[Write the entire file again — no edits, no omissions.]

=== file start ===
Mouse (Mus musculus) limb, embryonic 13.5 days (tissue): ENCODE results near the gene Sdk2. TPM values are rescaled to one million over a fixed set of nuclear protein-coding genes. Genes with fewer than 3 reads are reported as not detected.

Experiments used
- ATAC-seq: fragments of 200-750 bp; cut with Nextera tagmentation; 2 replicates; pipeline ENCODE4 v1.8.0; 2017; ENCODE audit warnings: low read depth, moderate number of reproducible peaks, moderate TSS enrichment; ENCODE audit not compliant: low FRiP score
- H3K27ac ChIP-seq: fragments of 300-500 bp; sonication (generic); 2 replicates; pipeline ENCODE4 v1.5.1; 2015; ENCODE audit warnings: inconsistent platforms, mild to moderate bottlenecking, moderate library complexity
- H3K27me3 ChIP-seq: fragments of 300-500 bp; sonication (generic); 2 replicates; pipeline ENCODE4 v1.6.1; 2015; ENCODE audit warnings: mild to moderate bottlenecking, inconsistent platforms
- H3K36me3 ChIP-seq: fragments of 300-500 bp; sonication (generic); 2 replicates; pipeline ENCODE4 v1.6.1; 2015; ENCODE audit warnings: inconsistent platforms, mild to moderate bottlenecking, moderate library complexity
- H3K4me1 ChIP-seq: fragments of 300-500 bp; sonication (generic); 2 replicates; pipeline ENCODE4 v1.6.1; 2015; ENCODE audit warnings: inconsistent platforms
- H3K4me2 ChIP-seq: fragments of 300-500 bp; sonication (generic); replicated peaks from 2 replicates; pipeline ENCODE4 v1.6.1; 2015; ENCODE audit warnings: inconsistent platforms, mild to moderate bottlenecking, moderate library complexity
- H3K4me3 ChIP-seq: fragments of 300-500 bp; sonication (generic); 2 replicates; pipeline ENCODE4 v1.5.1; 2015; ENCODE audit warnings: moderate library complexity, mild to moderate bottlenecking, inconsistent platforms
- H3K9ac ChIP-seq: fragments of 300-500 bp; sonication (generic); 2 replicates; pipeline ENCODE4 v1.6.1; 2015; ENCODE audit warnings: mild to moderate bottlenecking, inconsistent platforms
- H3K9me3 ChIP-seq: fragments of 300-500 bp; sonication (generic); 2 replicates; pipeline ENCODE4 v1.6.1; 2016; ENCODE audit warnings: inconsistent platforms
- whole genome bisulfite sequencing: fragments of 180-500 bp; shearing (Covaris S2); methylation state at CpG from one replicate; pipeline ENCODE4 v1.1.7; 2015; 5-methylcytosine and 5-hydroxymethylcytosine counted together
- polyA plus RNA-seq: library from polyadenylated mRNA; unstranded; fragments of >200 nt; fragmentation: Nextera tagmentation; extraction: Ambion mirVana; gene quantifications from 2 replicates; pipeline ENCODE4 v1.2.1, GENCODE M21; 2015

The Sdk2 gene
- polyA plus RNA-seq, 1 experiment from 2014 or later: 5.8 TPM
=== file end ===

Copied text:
Mouse (Mus musculus) limb, embryonic 13.5 days (tissue): ENCODE results near the gene Sdk2. TPM values are rescaled to one million over a fixed set of nuclear protein-coding genes. Genes with fewer than 3 reads are reported as not detected.

Experiments used
- ATAC-seq: fragments of 200-750 bp; cut with Nextera tagmentation; 2 replicates; pipeline ENCODE4 v1.8.0; 2017; ENCODE audit warnings: low read depth, moderate number of reproducible peaks, moderate TSS enrichment; ENCODE audit not compliant: low FRiP score
- H3K27ac ChIP-seq: fragments of 300-500 bp; sonication (generic); 2 replicates; pipeline ENCODE4 v1.5.1; 2015; ENCODE audit warnings: inconsistent platforms, mild to moderate bottlenecking, moderate library complexity
- H3K27me3 ChIP-seq: fragments of 300-500 bp; sonication (generic); 2 replicates; pipeline ENCODE4 v1.6.1; 2015; ENCODE audit warnings: mild to moderate bottlenecking, inconsistent platforms
- H3K36me3 ChIP-seq: fragments of 300-500 bp; sonication (generic); 2 replicates; pipeline ENCODE4 v1.6.1; 2015; ENCODE audit warnings: inconsistent platforms, mild to moderate bottlenecking, moderate library complexity
- H3K4me1 ChIP-seq: fragments of 300-500 bp; sonication (generic); 2 replicates; pipeline ENCODE4 v1.6.1; 2015; ENCODE audit warnings: inconsistent platforms
- H3K4me2 ChIP-seq: fragments of 300-500 bp; sonication (generic); replicated peaks from 2 replicates; pipeline ENCODE4 v1.6.1; 2015; ENCODE audit warnings: inconsistent platforms, mild to moderate bottlenecking, moderate library complexity
- H3K4me3 ChIP-seq: fragments of 300-500 bp; sonication (generic); 2 replicates; pipeline ENCODE4 v1.5.1; 2015; ENCODE audit warnings: moderate library complexity, mild to moderate bottlenecking, inconsistent platforms
- H3K9ac ChIP-seq: fragments of 300-500 bp; sonication (generic); 2 replicates; pipeline ENCODE4 v1.6.1; 2015; ENCODE audit warnings: mild to moderate bottlenecking, inconsistent platforms
- H3K9me3 ChIP-seq: fragments of 300-500 bp; sonication (generic); 2 replicates; pipeline ENCODE4 v1.6.1; 2016; ENCODE audit warnings: inconsistent platforms
- whole genome bisulfite sequencing: fragments of 180-500 bp; shearing (Covaris S2); methylation state at CpG from one replicate; pipeline ENCODE4 v1.1.7; 2015; 5-methylcytosine and 5-hydroxymethylcytosine counted together
- polyA plus RNA-seq: library from polyadenylated mRNA; unstranded; fragments of >200 nt; fragmentation: Nextera tagmentation; extraction: Ambion mirVana; gene quantifications from 2 replicates; pipeline ENCODE4 v1.2.1, GENCODE M21; 2015

The Sdk2 gene
- polyA plus RNA-seq, 1 experiment from 2014 or later: 5.8 TPM